Start-up taps insects to make feed and fertilizer from waste

  • By Lichelle Carlos
  • 21 July 2023

The start-up venture Insiklo is turning market and household wastes into feed and fertilizer with the help of the insect black soldier fly (BSF). Every week, about 500 kg of market waste from Los Baños municipality are sent to Insiklo facility. The larvae of BSF devour food scrap, agricultural debris, and manure, reducing the waste volume and odor into a nutrient-rich compost for use as organic fertilizer on crops. The mature larvae are then harvested and processed into high-protein feed for livestock, poultry, and fish.

The Insiklo bioconversion facility rears black soldier fly larvae that convert organic waste into animal feed and compost for crop production.The Insiklo bioconversion facility rears black soldier fly larvae that convert organic waste into animal feed and compost for crop production.

The SEARCA Grants for Research towards Agricultural Innovative Solutions (GRAINS) was awarded in 2022 to support Insiklo founder Joseph Navasero in elevating the BSF waste bioconversion system. SEARCA Director Dr. Glenn Gregorio said, "This demonstration of repeatedly turning organic waste into valuable farming resources is the essence of circular agriculture in action."

The Insiklo project boosted the conversion yield five times by switching to a vertical modular set-up compared with the traditional concrete beds. The project also created a faster way of physically separating the larvae from the compost using sieves. With optimum temperature, humidity, and substrate conditions the insect rearing system has raised the monthly production capacity of Insiklo between half-ton and two tons of BSF larvae.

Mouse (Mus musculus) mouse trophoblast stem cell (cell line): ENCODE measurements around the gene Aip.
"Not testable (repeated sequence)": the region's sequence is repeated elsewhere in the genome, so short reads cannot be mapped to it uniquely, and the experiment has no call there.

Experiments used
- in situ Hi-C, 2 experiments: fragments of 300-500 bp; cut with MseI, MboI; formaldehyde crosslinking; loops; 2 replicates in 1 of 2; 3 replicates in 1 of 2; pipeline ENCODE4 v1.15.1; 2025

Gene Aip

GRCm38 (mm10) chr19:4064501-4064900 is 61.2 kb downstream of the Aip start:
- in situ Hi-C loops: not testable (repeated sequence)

Insiklo aims to create a lasting, transformative impact on organic waste management and agricultural sustainability. "By promoting sustainable waste transformation, resource recovery, and agricultural innovation, the project contributes to building a more environmentally conscious and economically vibrant region," said Mr. Navasero.

With GRAINS support, Insiklo has established protocols in processing and packaging larvae and compost. The compost is suitable for growing leafy vegetables, such as lettuce, pechay, and mustard. However, Insiklo reported challenges in marketing organic compost; it recommended raising awareness among potential customers and farmers.

A modular set-up of Insiklo treats up to 750 kg of biowaste and produces 150 kg of fresh larvae with up to 75 kg of compost every 15 days. A range of industry clients are attracted to Insiklo for various applications, such as real estate waste management, poultry manure processing for feed mills and tilapia cage operators, and food waste treatment for meat processing plants. With this growing interest, Insiklo aims to increase larvae production up to 50 tons a month.

Atty. Eric Reynoso, SEARCA program head, Emerging Innovation for Growth Department (EIGD), lauded agritechnology ventures as key to sustainable food production. "Through SEARCA GRAINS, we call on innovators from Southeast Asian countries to pursue their ideas for commercialization and agricultural transformation."